Don’t Wait for the Muse

Back in the day, when I was doing a lot of paper and digital collage work, people would often ask questions like “What inspired this?” or “How do you know where to start?” I never had a good answer for these kinds of questions, because the truth was that I didn’t start anywhere in particular. I started with a scrap of something, and let it guide me to the next piece. Very little method to the madness.

Though I was often happy with the results, sometimes I felt like I was doing some kind of “fake” art. Real artists are inspired from the start, not noodlers, I thought. I appreciate this quote from film critic Roger Ebert: “The muse never shows up at the beginning.” You have to start doing something and trust the muse will follow, not the other way ’round.” On the other hand, total freedom isn’t necessarily a good thing for the artist either. Federico Fellini:

“I don’t believe in total freedom for the artist. Left on his own, free to do anything he likes, the artist ends up doing nothing at all. If there’s one thing that’s dangerous for an artist, it’s precisely this question of total freedom, waiting for inspiration and all the rest of it.”

There’s got to be a germ of something at the beginning, and artists use various techniques to find that seed, to make the muse come to them. For me, that technique often amounted to finding a particular scrap of paper that told the beginning of a visual story, or two pieces of paper that fit together in some unexpected and synergetic way. Sometimes the hardest part was trying to get that initial spark to take light. Once it happened, often the whole collage would fall into place, almost build itself.

Man, I miss that feeling.

Music: Richard and Linda Thompson :: Dimming of the Day / Dargai

4 Replies to “Don’t Wait for the Muse”

  1. As an aspiring artist, I don’t quite agree that an artist shouldn’t be free. There ae so many artists who are brilliant because of their freedom to choose, not everyone will fall in the category of doing nothing, because we are all motivated or inspired by different things. I feel if you are really invested into your work, most of the time thats all you end up doing is working, because it fills that void in your life. I’ve been debating about this to other artists friends that I have met through a site I just started working with called Cyworld. Cyworld is a great place to meet new people with shared interests, to be creative and show off all of your talents. You should check out our website, CYWORLD is a Creative World.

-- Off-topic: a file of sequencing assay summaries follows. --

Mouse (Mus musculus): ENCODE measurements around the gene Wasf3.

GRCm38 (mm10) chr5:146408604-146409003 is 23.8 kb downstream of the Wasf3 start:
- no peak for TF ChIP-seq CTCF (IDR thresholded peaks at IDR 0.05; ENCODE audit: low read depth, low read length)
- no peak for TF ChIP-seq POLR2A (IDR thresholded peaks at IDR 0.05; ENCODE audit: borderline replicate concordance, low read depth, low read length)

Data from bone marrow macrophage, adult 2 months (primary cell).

2. Scot, I think I agree completely with your account of creativity and inspiration. When I’m writing creatively (or, more rarely, drawing) I find I just have to start with *something*. More often than not, inspiration never comes, but if it does, it’s more likely to happen in the middle of a project than at the start.

    As for creativity and freedom: The romantic view of art is that the more freedom you have, the more creative you can be. In actual life, however, the two have an inverse relationship: The less freedom you have, the more creative you are forced to be. This is why many artists, including the greatest, set very stringent limits for themselves. Jackson Pollock for instance wasn’t just spraying paint all over the place, he set himself the problem of how to make great paintings using nothing but drips. That’s actually an *extremely* restrictive limitation, which forced a great deal of creativity.

  3. Was listening to a podcast of a talk recently by “that dude” at 37signals (forgot his name) and he was talking at length about the critical importance of constraints in everything you do – the importance of having less money, less time, fewer resources than you think you need. Lots of constraints keep idea rosters from swelling out of control, keeps your code lean, keeps feature creep under control, keeps employees on their toes and resourceful, keeps the sloth out of the organization and out of the codebase. I really dug what he was saying.

    I think this applies to art as well, but in a parallel vein, perhaps foundations/seeds are to art what constraints are to companies/code. Maybe not. I’m just rambling, but it seems like there’s a parallel there somewhere.

  4. I’ve often been held back by that feeling of “I don’t know where I’m going with this”, but increasingly I’ve heard more and more artists, writers, photographers, film-makers say that he only way to do it is to make a start and then let the work guide you.

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